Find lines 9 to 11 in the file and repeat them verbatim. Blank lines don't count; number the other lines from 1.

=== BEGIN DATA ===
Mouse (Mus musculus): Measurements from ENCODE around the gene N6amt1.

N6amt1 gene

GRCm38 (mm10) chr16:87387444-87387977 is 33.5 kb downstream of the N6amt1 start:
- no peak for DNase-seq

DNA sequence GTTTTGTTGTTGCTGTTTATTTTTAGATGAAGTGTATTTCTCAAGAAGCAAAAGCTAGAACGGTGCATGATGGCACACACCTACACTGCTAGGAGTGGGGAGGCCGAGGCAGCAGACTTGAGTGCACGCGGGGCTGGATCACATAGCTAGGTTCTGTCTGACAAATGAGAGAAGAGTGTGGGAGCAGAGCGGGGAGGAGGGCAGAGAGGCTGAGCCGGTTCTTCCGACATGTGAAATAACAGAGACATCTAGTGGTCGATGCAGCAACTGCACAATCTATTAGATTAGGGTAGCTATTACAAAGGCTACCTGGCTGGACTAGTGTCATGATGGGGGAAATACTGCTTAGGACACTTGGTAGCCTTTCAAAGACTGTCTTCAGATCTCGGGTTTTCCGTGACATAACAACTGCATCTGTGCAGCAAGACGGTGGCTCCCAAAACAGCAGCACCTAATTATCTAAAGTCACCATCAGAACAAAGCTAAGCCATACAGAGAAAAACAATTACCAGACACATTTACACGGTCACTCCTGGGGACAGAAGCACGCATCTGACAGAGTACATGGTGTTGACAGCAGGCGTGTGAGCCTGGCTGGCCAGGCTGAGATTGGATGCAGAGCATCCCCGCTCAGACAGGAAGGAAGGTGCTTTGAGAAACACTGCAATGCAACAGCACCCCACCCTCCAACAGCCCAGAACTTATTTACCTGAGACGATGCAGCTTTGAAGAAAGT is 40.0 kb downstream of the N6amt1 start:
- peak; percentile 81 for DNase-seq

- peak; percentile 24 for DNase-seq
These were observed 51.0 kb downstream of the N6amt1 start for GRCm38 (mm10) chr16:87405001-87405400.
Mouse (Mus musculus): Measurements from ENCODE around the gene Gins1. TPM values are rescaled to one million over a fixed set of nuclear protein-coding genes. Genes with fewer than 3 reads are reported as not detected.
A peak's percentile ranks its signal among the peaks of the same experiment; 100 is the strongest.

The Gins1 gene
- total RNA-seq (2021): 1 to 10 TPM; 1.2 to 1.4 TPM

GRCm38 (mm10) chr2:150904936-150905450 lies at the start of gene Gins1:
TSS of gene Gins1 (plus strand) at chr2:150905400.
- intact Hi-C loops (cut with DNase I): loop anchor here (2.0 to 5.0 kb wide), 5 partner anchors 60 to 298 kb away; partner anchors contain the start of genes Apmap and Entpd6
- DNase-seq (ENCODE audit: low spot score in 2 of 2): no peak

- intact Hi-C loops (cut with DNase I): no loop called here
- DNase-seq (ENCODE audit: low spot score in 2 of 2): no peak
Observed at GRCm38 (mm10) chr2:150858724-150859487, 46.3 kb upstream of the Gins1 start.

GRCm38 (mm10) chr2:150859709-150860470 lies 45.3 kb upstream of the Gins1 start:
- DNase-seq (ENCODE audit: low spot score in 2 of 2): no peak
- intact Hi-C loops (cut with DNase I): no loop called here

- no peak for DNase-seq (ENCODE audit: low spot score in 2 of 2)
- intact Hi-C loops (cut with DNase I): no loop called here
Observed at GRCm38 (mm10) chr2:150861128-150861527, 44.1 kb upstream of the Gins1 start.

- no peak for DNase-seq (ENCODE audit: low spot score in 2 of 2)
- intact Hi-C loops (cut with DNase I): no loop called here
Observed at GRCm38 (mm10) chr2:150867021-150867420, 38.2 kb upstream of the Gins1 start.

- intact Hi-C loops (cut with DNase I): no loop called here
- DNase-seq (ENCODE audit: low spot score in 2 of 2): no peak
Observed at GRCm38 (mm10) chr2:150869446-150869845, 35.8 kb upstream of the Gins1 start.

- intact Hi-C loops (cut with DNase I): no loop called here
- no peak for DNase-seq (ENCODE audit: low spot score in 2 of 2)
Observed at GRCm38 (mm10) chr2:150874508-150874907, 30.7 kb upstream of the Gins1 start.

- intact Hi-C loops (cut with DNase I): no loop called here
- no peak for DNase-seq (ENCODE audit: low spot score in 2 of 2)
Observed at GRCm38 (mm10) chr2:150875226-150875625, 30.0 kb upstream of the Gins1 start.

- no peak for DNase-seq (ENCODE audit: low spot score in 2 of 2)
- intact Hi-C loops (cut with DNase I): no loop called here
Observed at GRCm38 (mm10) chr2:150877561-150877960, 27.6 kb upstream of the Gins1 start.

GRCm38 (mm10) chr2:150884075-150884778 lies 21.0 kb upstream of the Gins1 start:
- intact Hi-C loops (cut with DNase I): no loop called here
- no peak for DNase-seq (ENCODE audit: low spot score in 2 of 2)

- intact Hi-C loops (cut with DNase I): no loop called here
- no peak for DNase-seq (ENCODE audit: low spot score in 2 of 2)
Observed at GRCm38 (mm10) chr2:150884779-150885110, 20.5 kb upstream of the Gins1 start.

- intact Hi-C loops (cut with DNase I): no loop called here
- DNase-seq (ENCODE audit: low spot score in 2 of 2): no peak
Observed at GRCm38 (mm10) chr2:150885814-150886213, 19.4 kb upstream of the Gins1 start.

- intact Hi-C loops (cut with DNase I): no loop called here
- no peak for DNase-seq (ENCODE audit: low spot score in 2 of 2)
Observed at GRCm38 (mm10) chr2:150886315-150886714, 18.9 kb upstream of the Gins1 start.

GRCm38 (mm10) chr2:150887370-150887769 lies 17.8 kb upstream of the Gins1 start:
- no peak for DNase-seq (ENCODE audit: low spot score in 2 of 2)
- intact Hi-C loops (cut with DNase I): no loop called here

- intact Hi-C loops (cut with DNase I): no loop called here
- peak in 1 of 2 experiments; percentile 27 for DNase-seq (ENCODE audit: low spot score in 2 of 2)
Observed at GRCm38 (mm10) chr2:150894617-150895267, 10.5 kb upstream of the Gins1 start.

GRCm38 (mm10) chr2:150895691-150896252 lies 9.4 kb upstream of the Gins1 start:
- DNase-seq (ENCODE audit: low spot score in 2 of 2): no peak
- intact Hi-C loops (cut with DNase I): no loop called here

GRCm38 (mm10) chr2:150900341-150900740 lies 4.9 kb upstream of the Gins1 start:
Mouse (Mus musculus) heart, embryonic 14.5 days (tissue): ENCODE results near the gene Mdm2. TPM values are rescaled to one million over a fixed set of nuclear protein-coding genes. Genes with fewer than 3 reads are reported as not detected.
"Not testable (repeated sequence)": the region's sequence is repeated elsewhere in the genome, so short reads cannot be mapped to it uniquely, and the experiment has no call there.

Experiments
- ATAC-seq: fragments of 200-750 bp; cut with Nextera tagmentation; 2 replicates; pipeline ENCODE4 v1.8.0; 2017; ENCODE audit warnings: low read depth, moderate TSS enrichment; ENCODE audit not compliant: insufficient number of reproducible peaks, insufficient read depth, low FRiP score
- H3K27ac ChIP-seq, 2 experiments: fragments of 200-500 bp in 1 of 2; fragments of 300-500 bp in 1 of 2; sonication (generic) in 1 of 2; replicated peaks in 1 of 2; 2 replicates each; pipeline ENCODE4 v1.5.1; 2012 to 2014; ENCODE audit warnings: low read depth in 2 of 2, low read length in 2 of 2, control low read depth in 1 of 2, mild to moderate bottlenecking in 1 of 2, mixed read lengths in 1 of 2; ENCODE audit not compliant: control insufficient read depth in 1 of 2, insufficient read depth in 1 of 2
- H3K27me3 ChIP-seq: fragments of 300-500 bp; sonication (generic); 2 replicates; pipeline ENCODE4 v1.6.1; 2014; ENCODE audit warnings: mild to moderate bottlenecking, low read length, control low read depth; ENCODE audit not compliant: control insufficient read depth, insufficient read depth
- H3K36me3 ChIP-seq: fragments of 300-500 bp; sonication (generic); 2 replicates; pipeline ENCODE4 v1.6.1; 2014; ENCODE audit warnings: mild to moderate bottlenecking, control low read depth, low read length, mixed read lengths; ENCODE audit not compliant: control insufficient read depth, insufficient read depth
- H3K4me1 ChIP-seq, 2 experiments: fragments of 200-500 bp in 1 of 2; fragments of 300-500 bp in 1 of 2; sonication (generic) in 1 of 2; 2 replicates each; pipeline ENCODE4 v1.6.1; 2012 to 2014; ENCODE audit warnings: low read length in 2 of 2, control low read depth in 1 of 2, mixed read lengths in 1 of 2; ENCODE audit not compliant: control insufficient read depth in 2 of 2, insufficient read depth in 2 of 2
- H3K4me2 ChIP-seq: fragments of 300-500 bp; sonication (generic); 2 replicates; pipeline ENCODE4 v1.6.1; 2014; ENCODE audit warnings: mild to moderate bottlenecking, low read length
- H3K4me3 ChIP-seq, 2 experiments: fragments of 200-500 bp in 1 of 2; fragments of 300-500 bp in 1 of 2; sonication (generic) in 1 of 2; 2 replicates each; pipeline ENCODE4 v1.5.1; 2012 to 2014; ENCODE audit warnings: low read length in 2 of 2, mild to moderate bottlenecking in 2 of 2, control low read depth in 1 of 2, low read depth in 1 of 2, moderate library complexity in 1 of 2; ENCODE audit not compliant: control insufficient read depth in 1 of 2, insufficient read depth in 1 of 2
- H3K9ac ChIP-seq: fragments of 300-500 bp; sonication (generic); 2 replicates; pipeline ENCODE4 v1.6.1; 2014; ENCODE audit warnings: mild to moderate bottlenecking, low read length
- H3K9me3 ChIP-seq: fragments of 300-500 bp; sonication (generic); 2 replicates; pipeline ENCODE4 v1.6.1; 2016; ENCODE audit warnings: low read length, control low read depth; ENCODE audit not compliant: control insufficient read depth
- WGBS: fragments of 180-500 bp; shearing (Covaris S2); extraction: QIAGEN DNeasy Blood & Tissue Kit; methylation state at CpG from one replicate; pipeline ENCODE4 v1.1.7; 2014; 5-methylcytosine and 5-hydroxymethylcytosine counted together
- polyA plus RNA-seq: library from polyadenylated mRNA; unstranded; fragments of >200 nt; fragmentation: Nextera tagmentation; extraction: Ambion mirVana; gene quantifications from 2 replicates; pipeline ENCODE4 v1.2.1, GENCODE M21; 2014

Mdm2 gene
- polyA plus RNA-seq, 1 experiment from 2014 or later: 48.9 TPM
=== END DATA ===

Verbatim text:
Mouse (Mus musculus): Measurements from ENCODE around the gene Gins1. TPM values are rescaled to one million over a fixed set of nuclear protein-coding genes. Genes with fewer than 3 reads are reported as not detected.
A peak's percentile ranks its signal among the peaks of the same experiment; 100 is the strongest.

The Gins1 gene